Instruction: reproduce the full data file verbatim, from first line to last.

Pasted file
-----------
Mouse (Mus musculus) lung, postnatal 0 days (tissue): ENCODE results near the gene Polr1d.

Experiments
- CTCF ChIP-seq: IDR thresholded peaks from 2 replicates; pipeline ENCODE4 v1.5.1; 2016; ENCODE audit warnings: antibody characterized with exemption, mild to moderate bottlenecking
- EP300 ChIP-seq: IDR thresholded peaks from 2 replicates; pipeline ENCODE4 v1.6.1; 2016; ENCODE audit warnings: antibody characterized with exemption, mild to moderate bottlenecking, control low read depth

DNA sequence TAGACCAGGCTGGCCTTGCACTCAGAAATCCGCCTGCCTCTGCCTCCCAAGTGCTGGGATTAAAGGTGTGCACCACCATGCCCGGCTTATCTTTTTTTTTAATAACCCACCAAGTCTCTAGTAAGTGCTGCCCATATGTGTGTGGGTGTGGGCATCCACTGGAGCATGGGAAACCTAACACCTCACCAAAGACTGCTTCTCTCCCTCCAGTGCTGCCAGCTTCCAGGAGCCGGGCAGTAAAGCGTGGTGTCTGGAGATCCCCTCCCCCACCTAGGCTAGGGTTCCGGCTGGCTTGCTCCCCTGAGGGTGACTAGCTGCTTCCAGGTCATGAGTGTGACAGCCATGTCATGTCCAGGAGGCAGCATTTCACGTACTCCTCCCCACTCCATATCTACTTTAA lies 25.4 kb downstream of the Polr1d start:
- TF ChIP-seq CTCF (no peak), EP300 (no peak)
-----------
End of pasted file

Mouse (Mus musculus) lung, postnatal 0 days (tissue): ENCODE results near the gene Polr1d.

Experiments
- CTCF ChIP-seq: IDR thresholded peaks from 2 replicates; pipeline ENCODE4 v1.5.1; 2016; ENCODE audit warnings: antibody characterized with exemption, mild to moderate bottlenecking
- EP300 ChIP-seq: IDR thresholded peaks from 2 replicates; pipeline ENCODE4 v1.6.1; 2016; ENCODE audit warnings: antibody characterized with exemption, mild to moderate bottlenecking, control low read depth

DNA sequence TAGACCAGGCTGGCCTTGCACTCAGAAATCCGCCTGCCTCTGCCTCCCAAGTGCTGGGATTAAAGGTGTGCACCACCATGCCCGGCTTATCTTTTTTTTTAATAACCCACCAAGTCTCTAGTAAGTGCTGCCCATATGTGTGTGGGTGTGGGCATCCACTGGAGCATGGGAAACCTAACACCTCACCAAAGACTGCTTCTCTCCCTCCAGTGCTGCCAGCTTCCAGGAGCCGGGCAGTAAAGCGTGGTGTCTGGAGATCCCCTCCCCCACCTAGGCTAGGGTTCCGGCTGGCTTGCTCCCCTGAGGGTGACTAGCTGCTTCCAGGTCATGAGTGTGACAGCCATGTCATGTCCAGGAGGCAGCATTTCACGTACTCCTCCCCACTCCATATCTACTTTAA lies 25.4 kb downstream of the Polr1d start:
- TF ChIP-seq CTCF (no peak), EP300 (no peak)